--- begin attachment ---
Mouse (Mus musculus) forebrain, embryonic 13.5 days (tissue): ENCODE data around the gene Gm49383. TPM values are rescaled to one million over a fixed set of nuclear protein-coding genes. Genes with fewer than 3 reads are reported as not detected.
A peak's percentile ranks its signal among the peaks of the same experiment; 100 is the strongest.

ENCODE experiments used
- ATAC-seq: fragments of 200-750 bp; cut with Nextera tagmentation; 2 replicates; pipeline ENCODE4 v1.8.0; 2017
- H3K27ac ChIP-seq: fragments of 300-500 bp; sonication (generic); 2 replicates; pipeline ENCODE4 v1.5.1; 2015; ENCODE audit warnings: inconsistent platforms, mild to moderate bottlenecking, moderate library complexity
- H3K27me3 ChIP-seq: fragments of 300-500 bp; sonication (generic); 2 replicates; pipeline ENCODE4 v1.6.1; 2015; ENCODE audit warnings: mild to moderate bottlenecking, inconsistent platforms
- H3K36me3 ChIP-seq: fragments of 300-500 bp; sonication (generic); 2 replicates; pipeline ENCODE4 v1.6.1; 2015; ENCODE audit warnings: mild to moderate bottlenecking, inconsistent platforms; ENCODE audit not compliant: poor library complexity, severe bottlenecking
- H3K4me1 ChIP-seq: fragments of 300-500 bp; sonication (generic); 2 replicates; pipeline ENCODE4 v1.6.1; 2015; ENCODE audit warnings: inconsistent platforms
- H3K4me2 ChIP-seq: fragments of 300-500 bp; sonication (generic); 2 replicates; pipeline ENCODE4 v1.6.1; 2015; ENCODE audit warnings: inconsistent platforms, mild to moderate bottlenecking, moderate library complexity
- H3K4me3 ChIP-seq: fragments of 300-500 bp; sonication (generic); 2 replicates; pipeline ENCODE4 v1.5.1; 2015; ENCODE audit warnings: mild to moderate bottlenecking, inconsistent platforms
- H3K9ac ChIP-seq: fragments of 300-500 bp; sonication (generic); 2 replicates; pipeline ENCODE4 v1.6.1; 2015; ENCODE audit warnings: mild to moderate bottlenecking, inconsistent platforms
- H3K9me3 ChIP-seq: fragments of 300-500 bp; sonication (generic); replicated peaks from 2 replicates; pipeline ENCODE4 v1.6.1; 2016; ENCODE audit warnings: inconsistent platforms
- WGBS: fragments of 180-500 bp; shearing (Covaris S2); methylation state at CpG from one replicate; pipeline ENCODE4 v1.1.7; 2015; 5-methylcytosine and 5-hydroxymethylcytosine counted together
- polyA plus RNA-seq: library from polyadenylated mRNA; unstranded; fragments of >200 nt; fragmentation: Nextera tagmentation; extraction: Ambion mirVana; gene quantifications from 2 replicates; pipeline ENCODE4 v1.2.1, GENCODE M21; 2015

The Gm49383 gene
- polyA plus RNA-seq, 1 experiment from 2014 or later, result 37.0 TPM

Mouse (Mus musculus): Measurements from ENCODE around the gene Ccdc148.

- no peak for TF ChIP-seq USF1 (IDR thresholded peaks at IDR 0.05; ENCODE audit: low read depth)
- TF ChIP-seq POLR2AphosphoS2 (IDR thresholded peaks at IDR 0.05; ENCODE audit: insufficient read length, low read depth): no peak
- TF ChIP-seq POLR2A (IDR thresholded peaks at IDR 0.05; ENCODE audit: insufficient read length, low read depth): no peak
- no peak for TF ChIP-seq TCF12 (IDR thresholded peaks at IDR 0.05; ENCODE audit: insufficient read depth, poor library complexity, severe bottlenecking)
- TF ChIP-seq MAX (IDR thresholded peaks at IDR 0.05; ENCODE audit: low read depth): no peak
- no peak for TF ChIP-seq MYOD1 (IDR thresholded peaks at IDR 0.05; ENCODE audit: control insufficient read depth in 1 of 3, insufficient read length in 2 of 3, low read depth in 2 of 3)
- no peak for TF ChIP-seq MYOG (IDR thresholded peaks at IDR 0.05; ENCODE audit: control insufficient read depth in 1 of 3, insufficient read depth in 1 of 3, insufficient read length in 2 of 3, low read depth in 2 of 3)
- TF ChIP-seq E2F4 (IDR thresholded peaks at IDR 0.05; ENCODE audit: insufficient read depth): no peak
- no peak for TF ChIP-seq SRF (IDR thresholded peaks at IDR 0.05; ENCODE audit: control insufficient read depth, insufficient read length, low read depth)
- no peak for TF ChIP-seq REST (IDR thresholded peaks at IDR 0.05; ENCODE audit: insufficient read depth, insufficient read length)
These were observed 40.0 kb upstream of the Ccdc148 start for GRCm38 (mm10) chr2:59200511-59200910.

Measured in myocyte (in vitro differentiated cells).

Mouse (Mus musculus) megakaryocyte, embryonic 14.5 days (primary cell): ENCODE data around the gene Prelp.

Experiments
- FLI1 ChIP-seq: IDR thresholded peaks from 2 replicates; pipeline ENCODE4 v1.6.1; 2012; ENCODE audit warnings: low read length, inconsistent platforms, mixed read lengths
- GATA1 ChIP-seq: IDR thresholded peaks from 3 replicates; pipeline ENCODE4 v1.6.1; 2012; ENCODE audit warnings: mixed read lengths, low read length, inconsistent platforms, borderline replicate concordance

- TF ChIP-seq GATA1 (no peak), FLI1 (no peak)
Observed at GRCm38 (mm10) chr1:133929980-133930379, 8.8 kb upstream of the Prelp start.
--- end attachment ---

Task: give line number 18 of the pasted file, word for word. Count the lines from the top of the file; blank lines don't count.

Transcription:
- no peak for TF ChIP-seq USF1 (IDR thresholded peaks at IDR 0.05; ENCODE audit: low read depth)